As I read through the Bible, I try and keep my eyes open for connections with other parts of Scripture. Though written by many different human authors separated by centuries, the Bible really is a single book with a single message. Therefore, catching rays of light from different angles in our reading can enrich the spectrum of our understanding.
I’ve been reading and re-reading through the Minor Prophets, and have been stuck on Amos for a while. In a couple of different places, Amos made me think about Judas, and Jesus.
Amos 2:7 (NAS) occurs within the eight-fold address to the nations, and then to Judah and Israel concerning their offenses and punishments. Concerning Israel, God says “I will not revoke its punishment, Because they sell the righteous for money, And the needy for a pair of sandals.” The phrase, “the righteous” can refer to “the company of the righteous,” or, “all those identified as being righteous.” But it is singular. And so it could be translated and read as “the Righteous One.” “They sell the Righteous One for money.”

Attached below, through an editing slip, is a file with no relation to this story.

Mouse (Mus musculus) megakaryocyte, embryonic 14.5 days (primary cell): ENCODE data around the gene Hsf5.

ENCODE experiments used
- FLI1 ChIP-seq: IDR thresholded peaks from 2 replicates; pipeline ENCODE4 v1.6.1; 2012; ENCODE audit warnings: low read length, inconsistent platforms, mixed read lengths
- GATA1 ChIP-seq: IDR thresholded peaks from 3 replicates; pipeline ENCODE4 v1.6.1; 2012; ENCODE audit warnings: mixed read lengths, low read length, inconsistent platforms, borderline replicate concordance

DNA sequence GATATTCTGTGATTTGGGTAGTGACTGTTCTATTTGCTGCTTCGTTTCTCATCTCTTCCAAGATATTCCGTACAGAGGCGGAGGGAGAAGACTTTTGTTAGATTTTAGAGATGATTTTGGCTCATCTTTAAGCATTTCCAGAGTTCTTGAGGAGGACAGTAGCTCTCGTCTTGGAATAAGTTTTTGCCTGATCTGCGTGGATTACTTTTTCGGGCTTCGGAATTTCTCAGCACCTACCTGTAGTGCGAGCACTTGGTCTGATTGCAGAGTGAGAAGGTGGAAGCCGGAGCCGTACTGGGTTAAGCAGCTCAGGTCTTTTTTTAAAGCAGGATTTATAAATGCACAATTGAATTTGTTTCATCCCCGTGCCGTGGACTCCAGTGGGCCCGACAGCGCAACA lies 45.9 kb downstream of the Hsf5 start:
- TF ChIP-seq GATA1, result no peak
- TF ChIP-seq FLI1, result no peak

Matthew 26:14-15 (NAS): “Then one of the twelve, named Judas Iscariot, went to the chief priests and said, “What are you willing to give me to betray Him to you?” And they weighted out thirty pieces of silver to him.”
It seems that Judas, rather than entering into covenant with Jesus, entered into covenant with the unbelieving Jewish leaders. The Book of Ruth (4:7-8) shows the use of a sandal in enacting a legal decision, and Amos follows his reference of selling the righteous with selling “the needy for a pair of sandals.”
The other Amos reference is in 5:12: “For I know your transgressions are many and your sins are great, You who distress the righteous (the Righteous One) and accept bribes And turn aside the poor in the gate.” This distress is recorded in the John 13:18, which quotes from Psalm 41:9: account, as shown in Psalm 41:9 “Even my close friend in whom I trusted, Who ate my bread, Has lifted up his heel against me.”
Judas did nothing new. His fathers had practiced the behaviors of betrayal for lifetimes, readying Judas to do the unthinkable, joining forces with the devil as opposed to submitting to the Lordship of Christ. We break free from this heritage and pattern only through the in breaking of God’s grace, who turns us toward Jesus.